Biology Solution

From George Riley (Central Foundation Boys' School)

The first colonization of the land by any life form was actually made 2.7 billion years ago, however these were only microbial mats (large flat colonies of photosynthetic microbes) that resembled nothing more than green slime. However it was during the Silurian period that multi celled organisms made it onto land, namely mosses and lichens. As lichen is not a single organism but the result of mutualistic symbiosis made of usually fungus and algae (but can include many more), I will be treating moss as the first multi celled organism to venture onto solid ground.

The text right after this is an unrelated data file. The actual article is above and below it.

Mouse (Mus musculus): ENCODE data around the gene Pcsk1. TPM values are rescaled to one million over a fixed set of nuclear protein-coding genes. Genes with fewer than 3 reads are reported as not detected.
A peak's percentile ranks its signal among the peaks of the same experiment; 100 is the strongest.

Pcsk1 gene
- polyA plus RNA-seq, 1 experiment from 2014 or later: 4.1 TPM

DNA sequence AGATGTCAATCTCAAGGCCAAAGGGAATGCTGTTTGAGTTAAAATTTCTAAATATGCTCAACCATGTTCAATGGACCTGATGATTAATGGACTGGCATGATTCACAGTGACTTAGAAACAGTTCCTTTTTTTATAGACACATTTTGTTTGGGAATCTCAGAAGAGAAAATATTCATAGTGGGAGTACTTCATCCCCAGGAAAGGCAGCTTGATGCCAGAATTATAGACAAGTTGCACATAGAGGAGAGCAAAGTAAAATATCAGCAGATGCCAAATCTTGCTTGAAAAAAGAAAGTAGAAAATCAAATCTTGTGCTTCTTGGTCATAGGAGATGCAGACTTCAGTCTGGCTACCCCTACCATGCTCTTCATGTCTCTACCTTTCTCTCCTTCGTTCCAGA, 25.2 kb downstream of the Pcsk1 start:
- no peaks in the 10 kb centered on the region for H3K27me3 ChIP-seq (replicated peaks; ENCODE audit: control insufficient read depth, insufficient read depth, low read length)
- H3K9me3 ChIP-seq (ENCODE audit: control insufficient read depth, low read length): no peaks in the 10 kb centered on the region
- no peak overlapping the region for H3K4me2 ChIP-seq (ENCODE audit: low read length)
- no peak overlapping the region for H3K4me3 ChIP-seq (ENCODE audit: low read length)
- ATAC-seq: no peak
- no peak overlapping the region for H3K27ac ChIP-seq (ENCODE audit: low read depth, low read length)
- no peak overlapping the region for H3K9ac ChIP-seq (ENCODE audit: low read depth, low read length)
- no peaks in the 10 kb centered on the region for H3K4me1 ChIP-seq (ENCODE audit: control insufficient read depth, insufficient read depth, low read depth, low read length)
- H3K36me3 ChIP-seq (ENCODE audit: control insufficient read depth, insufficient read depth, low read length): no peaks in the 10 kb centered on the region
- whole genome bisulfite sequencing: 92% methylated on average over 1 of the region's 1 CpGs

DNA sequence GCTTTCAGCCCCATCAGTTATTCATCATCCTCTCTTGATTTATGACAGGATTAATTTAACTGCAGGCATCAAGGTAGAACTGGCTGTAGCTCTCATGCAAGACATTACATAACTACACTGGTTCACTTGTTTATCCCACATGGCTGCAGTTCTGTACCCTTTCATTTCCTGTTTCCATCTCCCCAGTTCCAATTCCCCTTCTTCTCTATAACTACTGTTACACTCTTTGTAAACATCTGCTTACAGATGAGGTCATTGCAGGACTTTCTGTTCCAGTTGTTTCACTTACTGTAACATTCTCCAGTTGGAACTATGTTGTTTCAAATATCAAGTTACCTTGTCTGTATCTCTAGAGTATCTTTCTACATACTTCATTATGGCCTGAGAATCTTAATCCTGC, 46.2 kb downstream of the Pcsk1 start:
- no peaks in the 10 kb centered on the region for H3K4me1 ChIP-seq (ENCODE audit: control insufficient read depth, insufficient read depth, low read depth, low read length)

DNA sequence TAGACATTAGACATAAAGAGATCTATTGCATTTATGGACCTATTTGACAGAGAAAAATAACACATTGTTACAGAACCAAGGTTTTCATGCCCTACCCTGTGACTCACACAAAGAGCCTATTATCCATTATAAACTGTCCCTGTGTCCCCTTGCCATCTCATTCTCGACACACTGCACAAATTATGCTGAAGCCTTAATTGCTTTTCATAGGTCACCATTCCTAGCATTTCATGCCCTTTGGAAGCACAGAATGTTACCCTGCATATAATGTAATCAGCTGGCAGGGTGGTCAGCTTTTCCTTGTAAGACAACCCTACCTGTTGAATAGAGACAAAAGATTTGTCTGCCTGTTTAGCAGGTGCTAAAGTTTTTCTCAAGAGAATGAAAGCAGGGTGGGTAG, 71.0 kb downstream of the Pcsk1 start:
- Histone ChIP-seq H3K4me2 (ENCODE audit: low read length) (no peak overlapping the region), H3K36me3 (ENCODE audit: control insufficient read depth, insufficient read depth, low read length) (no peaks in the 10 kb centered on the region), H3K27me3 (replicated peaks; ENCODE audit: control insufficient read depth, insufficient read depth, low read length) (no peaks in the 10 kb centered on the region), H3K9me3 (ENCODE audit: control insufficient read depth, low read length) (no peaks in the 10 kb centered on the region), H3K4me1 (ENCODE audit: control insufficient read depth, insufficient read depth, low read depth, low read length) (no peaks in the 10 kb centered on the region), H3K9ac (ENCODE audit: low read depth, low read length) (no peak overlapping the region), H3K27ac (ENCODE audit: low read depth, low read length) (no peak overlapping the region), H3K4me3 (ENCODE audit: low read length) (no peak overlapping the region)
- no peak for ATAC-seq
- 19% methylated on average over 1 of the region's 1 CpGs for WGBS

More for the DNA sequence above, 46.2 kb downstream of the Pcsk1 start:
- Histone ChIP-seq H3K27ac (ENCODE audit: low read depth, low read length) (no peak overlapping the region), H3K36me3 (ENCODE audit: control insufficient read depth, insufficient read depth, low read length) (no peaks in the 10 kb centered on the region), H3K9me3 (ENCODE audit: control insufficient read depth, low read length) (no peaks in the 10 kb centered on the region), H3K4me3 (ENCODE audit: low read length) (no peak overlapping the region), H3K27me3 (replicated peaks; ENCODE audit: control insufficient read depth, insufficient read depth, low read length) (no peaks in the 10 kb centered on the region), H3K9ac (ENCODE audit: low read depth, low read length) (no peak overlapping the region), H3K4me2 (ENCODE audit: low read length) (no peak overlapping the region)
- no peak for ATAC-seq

First of all you have to look at how they are actually built, or in other words their structure and how they stay upright. In water, plants are held in position because the water surrounding the leaves spreads the weight (this is often why sea plants don’t have to have as strong a structure as land plants like trees). However, on land they have to support themselves for once! But this is one of the reasons why moss was the first to colonize the land, because the majority of moss species are the kind of thin layered moss that covers forest ground (as liked by the Japanese when decorating the soil of their bonsai trees to create a calm and relaxing woodland scene). Therefore rather than just drooping over and not having all of its leaves open to the Sun to photosynthesize, because of its flat and horizontally spread structure it can still convert the carbon dioxide in the air, water in the soil and light to produce the glucose it needs to survive. And that brings me nicely to my next point, about the state of the land 500 million years ago. Moss is a plant thus needs water (of course), and to do obtain this life giving substance plants and for enough time to call it a long time have used roots in soil (naturally). But at this point in history the land did not have an abundance of soil at all, so unless a brave moss was planning to survive on a rocky landscape with no efficient or reliable supply of water, things were going to be difficult. That is why for the first periods of the colonization the organism stayed around the coast so that they could get their water from shallow pools thereby having access to a reliable supply of H2O. Therefore this adventurous organism could find itself a small niche in which to survive, and once the land became covered in this nutrient rich soil the moss made its way across the world. This is just a basic view of the troubles and strife the first plant had to face before conquering the land, but it gets a whole lot more interesting when you start to look at the first animals…